October 4, 2011 / 7:01 PM / 7 years ago

Analysis: Economic uncertainty could fan Wall Street volatility

CHICAGO (Reuters) - Volatility has stampeded through Wall Street since mid-summer and may stay through the winter if uncertainty about the European financial crisis and the global economy persists.

The Wall Street sign is seen in front of the New York Stock Exchange January 22, 2008. REUTERS/Chip East

Investor anxiety has intensified as the stock market has slumped for five consecutive months, with worries about Europe and the outlook for the United States fanning fears of more losses.

The fourth quarter began on Monday with the broad S&P 500 .SPX on the precipice of a bear market and investors lacking confidence in either European or U.S. policymakers being able to stem the disquiet surrounding the debt crisis.

Wall Street typically defines a bear market as a drop of 20 percent or more from a recent high.

Volatility is at its most persistently elevated since the financial crisis of 2008, as measured by the popular VIX, or CBOE Volatility Index .VIX. Barring a knock-out U.S. earnings period in the next month, it could remain high, and investors should brace for wild swings and more down days.

The VIX has been hovering in the 30s-to-mid-40s range since early August, peaking at 48 on August 8. The index essentially measures the cost of options to insure an equity portfolio, and its high level indicates how worried the investing community is about more declines in stocks.

“Given all of the headwinds, both in terms of European debt and continued fears of a possible global economic slowdown, it’s not surprising that the VIX has stayed elevated,” said Jeremy Wien, head of VIX trading at Chicago-based PEAK6 Investments.

The focal point has been Europe. Each day brings more uncertainty and anxiety as policymakers struggle to help Greece avoid a default. The subsequent impact on banks exposed to Greek debt on both sides of the Atlantic could fuel another credit crisis, and hurt growth.

“The European sovereign debt crisis is the No. 1 issue, but concerns about bank capital adequacy and global economic growth are two other significant factors,” said Bill Luby, a private investor in San Francisco who writes the VIX and More blog.

The VIX is a 30-day risk forecast of stock market volatility priced off S&P 500 options, typically rising when stocks fall and vice versa. There have been a number of big, short-lived spikes in volatility in the past, but this period has been notable for its length.

“The first time the European sovereign debt crisis put a big scare into the markets was May 2010. The VIX made it up to 48.20, but just one month later it was down more than 50 percent from that level,” Luby said.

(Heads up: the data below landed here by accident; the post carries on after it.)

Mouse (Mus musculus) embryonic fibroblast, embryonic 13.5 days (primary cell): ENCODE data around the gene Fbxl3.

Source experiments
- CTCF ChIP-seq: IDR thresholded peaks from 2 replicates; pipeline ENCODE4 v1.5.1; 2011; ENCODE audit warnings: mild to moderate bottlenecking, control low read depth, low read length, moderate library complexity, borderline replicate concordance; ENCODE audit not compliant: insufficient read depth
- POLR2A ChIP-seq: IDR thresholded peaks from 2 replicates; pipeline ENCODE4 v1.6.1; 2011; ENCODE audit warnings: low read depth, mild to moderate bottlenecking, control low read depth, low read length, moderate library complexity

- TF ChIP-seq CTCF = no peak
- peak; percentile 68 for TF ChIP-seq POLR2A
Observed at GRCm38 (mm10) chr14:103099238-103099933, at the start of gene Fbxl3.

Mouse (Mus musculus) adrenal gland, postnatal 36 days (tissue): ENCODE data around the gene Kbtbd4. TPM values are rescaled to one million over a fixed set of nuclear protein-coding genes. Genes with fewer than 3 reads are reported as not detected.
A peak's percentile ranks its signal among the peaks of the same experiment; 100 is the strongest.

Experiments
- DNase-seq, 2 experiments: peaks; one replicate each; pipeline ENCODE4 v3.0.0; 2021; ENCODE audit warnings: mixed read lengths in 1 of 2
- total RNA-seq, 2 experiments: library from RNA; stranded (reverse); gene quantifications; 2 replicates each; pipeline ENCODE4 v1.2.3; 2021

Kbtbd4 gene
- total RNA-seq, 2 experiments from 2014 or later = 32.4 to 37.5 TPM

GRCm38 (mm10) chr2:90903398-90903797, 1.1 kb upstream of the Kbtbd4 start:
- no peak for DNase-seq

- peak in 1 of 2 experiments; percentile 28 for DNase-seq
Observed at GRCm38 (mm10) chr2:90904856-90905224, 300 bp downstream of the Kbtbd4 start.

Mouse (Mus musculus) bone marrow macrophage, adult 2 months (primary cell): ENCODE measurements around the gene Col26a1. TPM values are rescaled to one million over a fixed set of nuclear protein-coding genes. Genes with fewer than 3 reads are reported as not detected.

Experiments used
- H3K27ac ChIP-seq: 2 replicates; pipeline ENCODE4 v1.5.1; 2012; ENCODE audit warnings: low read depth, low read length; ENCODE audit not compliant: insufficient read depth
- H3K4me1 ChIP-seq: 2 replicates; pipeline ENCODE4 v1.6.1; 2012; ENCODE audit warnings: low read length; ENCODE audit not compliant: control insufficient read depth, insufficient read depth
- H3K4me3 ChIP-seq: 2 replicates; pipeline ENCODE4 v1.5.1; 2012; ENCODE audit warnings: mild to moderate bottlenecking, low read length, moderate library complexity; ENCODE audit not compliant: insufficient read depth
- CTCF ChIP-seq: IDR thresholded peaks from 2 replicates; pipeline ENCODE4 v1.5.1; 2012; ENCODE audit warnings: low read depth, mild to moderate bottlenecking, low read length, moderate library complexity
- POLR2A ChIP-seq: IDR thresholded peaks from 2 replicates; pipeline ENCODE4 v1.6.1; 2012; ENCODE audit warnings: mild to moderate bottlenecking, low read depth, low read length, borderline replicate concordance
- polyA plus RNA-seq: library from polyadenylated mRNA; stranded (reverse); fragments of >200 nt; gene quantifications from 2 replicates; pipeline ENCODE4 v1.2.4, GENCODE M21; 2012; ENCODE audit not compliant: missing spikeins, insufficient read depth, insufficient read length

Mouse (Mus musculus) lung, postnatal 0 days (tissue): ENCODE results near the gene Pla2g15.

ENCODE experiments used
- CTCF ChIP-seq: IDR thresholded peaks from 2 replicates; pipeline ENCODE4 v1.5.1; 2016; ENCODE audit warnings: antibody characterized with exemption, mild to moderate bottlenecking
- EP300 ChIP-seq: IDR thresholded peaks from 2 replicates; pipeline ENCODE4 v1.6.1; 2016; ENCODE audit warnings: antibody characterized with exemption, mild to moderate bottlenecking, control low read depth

On Tuesday, the VIX stood at 44.19, down 2.8 percent late in the session and below the August peak.

“We’ve been over 30 now since the first week in August and there seems to be no sign of that changing anytime soon,” said Jay Pestrichelli, co-founder and principal of Zega Financial LLC, an investment advisory firm specializing in option strategies.

This has boosted interest in exchange-traded funds that follow volatility. Volume in the Barclays iPath S&P 500 VIX Short-Term futures exchange-traded note VXX.P has climbed steadily in the last three years, recently peaking in August, when markets were roiled by the U.S. credit-rating downgrade.

Investors prefer less volatility. “Volatility erodes returns over time, despite the attractiveness of potential big upswings. Mathematically, volatility is Kryptonite for returns and reducing it is important,” Pestrichelli said.

It is rare for the VIX to stay over 30 for more than four months. The credit crisis of 2008 was one exception as the VIX stayed above 30 for nine months, he said.

Comparing the current spike to other historical VIX spikes, Luby said this one is notable for its duration above 40 and its tendency to keep returning to the 40s after short periods of decline.

“Without the 2008-09 financial crisis, the current VIX spike would probably qualify as the most impressive in the history of VIX data going back to 1990,” Luby said.

The VIX at 40 translates to expectations of swings of 2.5 percent in the S&P 500 one day out of three. Moves of that size “are quite rare and the VIX has a tendency of overstating the frequency of future large moves in the SPX,” said Luby.

VIX futures, however, indicate markets will remain unsettled in the months ahead.

If earnings are strong enough to ease worries over the U.S. economy, and if the euro zone crisis finally shows signs of being resolved, volatility should subside.

“But if the uncertainty in Europe remains through the fall, we should expect the VIX to stay between 30 and 50,” Pestrichelli said.

Reporting by Doris Frankel; editing by Jeffrey Benkoe

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